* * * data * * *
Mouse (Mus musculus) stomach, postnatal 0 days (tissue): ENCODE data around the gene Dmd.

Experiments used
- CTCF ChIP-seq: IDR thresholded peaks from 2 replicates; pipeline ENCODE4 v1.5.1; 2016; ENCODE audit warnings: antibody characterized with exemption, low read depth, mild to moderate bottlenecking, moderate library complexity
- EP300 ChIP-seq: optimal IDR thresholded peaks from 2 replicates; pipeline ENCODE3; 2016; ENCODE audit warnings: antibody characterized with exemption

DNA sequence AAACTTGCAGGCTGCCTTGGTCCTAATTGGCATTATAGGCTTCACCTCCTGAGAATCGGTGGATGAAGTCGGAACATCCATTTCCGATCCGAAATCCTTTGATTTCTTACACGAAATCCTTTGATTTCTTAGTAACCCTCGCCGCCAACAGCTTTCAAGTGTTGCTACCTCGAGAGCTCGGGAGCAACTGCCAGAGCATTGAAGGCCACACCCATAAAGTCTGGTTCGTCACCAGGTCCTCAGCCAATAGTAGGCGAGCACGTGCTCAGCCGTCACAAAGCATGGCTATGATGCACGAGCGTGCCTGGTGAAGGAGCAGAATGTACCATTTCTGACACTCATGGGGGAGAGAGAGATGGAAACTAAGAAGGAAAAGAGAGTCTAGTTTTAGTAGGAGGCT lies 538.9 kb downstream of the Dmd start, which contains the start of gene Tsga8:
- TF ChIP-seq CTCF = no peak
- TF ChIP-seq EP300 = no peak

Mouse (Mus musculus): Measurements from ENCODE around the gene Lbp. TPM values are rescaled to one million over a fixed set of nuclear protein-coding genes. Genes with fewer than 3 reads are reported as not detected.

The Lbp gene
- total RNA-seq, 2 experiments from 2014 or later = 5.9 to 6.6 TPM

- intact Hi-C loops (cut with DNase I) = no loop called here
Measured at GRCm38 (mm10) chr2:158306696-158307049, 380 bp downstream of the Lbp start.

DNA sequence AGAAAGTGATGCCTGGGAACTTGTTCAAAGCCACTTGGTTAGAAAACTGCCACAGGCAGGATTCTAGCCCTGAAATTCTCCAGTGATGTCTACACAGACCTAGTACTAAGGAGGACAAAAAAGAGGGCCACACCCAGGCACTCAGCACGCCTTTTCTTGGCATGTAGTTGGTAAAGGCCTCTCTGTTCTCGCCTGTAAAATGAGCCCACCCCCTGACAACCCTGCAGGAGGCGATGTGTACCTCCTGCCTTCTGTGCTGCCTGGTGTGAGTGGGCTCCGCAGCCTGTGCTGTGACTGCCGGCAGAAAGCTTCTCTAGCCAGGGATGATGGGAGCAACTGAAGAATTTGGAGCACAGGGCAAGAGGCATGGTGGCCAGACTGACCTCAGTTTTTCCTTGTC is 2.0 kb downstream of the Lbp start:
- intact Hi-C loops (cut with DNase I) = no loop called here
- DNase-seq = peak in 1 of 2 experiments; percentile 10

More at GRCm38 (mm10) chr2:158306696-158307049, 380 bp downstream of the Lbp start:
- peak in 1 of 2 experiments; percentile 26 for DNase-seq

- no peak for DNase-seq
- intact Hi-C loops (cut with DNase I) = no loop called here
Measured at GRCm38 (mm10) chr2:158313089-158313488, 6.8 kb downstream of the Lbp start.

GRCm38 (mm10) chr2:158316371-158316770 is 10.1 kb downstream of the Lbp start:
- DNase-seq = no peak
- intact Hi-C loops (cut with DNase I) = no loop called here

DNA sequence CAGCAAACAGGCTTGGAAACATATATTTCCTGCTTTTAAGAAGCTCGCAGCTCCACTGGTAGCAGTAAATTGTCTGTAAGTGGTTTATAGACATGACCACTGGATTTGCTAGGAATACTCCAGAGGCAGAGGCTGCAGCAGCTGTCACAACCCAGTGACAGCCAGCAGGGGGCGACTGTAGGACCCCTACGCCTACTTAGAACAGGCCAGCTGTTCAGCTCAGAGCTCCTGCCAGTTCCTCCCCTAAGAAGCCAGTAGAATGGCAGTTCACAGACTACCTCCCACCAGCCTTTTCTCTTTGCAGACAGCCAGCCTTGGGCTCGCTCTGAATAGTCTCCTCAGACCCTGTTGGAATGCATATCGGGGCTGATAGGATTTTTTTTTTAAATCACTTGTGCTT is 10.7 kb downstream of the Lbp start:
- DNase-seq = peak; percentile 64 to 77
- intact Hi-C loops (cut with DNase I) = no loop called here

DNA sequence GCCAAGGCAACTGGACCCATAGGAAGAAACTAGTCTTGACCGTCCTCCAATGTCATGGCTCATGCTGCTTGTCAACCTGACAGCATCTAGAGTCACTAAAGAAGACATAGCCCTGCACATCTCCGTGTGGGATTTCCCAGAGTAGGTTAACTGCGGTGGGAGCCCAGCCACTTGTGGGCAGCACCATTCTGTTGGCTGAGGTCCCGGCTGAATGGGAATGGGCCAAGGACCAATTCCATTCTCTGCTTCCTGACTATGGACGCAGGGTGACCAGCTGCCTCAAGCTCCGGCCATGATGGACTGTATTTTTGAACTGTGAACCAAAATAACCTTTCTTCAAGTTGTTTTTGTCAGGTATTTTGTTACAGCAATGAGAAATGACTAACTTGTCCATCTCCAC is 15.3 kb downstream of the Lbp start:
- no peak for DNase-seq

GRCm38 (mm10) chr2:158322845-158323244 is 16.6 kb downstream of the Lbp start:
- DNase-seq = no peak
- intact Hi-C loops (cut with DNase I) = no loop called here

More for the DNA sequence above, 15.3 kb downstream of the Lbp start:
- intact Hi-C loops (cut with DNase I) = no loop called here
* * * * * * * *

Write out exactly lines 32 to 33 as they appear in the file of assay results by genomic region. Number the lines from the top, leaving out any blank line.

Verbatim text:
More for the DNA sequence above, 15.3 kb downstream of the Lbp start:
- intact Hi-C loops (cut with DNase I) = no loop called here